Organization of the Army of Virginia.—General R. E. Lee assigned to the Command of the State Troops.—Transfer to the Southern Confederacy.
General Lee retained in Richmond as Adviser to President Davis.—Disaster to the Confederate Forces under General Garnett.—General Lee sent to Northwest Virginia.—Lamentable Condition of Affairs in that Department.
Strength and Positions of the Opposing Armies in Northwest Virginia.—General Lee determines to take the Offensive.—Ineffectual Attempt to carry the Positions held by the Federal Troops.—Responsibility for the Failure.
Affairs in Southwestern Virginia.—Want of Harmony between Generals Floyd and Wise.—General Lee proceeds to that Section.—Preparations to resist General Rosecrans.—Retreat of the Federals.
General Lee repairs to Richmond.—He is ordered to the Department of South Carolina, Georgia, and Florida.—His Return thence to Richmond.—He is charged with the Control of the Military Operations of all of the Confederate Armies.—His Duties in that Position.—General Johnston wounded in the Battle of Seven Pines.—General Lee in Command of the Army of Northern Virginia.—The Seven Days Battles around Richmond.—Strength of the Two Opposing Armies.
General Lee manœuvres to effect the Withdrawal of General McClellan's Army.—Jackson engages Pope at Cedar Run, or Slaughter's Mountain.—Removal of the Federal Army from James River.—The Second Battle of Manassas.—The First Invasion.—Operations in Maryland.—McClellan in Possession of Lee's Order of Battle.—Boonesboro, or South Mountain.—Capture of Harper's Ferry by Jackson's Forces.—Battle of Sharpsburg.—General Lee retires to Virginia.—Incidents illustrating the Devotion to Duty and Great Self-Control of the Confederate Leader.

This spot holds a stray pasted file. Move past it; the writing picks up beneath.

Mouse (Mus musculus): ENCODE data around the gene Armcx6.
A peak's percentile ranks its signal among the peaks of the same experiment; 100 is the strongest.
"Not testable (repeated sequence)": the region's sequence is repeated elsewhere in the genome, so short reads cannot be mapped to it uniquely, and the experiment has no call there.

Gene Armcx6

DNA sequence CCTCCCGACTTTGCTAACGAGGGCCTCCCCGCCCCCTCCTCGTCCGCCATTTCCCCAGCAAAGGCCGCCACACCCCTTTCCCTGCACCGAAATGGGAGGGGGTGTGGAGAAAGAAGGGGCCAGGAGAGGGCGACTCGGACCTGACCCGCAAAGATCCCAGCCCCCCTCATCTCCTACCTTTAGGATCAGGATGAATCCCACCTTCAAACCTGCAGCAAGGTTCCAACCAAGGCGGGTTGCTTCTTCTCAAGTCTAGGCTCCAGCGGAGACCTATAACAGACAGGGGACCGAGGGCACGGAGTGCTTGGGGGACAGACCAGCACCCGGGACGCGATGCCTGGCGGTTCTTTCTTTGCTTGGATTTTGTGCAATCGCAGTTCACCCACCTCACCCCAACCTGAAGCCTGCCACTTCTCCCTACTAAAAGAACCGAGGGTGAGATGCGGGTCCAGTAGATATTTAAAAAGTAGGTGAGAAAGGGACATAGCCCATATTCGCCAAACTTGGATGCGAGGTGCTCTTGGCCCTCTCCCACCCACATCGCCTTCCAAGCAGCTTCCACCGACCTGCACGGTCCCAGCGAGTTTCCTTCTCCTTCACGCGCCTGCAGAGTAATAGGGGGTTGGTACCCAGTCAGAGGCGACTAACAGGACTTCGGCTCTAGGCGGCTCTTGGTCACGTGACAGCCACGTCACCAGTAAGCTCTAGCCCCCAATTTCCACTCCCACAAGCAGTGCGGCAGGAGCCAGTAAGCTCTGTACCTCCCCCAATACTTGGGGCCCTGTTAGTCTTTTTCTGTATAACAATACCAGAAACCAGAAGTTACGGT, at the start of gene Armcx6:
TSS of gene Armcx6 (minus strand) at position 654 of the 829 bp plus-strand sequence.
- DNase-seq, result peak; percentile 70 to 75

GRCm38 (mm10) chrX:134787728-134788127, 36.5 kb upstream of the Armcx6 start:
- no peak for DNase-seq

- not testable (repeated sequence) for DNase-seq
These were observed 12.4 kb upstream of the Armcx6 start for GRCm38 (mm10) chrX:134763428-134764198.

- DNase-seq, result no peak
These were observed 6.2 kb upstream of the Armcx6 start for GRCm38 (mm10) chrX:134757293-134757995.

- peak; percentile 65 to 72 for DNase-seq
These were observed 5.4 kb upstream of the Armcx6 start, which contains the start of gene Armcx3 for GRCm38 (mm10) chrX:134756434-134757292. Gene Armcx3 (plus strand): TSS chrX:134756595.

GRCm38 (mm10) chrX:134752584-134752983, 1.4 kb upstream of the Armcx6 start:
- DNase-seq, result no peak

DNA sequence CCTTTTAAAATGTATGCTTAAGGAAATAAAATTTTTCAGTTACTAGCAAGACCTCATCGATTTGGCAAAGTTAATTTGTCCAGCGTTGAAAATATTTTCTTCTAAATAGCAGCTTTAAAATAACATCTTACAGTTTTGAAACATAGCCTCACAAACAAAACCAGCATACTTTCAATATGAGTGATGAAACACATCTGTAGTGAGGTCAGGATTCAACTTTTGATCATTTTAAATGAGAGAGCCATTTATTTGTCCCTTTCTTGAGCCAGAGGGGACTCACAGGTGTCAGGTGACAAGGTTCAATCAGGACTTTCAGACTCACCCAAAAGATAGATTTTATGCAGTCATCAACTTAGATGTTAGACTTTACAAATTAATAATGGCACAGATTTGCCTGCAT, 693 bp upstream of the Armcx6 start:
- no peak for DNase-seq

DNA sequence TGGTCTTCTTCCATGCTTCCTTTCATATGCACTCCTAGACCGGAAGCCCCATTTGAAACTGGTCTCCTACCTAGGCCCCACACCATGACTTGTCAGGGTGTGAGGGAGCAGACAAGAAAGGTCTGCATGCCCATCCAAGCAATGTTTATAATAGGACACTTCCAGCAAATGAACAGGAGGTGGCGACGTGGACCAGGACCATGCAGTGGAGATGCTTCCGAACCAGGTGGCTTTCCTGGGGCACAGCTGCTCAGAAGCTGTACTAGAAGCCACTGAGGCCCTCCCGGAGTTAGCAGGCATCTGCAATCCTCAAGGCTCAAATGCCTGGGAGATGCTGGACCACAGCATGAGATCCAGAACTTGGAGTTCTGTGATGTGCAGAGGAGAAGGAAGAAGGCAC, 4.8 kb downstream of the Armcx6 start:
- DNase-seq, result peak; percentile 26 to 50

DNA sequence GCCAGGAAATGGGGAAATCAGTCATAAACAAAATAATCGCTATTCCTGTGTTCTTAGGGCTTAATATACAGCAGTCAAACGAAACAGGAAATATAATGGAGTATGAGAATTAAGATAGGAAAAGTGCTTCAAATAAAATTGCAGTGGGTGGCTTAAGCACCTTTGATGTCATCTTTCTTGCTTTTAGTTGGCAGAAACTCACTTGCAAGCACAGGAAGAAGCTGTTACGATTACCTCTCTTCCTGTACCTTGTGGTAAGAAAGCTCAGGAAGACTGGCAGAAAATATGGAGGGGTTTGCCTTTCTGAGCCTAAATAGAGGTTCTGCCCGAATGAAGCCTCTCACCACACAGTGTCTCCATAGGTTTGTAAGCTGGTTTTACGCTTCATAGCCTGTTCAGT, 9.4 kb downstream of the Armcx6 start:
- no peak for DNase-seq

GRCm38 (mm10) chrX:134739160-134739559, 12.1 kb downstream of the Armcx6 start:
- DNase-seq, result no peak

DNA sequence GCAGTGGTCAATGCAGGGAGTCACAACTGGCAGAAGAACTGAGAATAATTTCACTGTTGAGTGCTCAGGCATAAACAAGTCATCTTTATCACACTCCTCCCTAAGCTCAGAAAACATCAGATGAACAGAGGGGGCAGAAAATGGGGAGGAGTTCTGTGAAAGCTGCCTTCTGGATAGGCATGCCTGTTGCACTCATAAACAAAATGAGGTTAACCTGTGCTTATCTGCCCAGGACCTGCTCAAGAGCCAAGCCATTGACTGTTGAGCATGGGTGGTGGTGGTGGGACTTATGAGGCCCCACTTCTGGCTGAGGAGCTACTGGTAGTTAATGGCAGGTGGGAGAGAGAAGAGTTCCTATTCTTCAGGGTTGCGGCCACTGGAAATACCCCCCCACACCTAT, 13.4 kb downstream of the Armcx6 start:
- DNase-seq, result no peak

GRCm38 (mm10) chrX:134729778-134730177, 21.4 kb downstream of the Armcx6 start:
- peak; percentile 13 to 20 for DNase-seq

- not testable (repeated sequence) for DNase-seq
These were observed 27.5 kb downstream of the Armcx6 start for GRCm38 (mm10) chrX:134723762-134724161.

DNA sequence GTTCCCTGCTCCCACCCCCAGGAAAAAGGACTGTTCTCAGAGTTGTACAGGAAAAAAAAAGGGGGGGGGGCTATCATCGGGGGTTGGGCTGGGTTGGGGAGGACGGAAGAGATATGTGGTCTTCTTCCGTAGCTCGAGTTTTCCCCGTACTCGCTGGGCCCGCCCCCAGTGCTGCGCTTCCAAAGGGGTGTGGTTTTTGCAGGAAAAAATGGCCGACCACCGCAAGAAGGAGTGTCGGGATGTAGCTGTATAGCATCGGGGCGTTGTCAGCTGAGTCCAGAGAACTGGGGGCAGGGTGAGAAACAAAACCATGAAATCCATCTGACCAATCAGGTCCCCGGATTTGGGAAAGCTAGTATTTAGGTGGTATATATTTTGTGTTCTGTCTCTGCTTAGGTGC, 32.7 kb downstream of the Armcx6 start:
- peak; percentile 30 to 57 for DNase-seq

Battle of Fredericksburg.—Federal Army One Hundred Thousand strong: Confederate Army Seventy-eight Thousand strong.—Battle of Chancellorsville.—Federal Army One Hundred and Thirty-two Thousand strong: Confederate Army Fifty-seven Thousand strong.
The Pennsylvania Campaign.—The Battle of Gettysburg.—Strength of the Opposing Armies.
General Lee retires to Virginia.—Affair at Bristoe Station.—The Tete-de-Pont.—Mine Run.—General Meade's Advance and Retreat.ÔDahlgren's Raid.
General Grant in Command of the Federal Army of the Potomac.—His Advance.—From the Wilderness to Petersburg.—Strength of the Two Armies.
Siege of Petersburg.—General Lee's Views as to the Removal of General Johnston from the Command of the Army of Tennessee.—Movements of Sherman's Army.—Inevitable Result of the Persistent Effort to hold Petersburg and Richmond.
Evacuation of Petersburg.—General Lee's Retreat up James River.—Appomattox.—Surrender.—General Lee goes to Richmond.
General Lee indicted by the Grand-Jury at Norfolk.—His Advice to the Young Men of Virginia.—His Purpose to write a History of the Army of Northern Virginia.—His Desire to obtain Correct Information of the Strength of that Army.
The Strength of the Army of Northern Virginia, taken from the Original Returns now on File in the Archive-Office of the War Department, Washington, D.C.
Address on the Character of General Robert E. Lee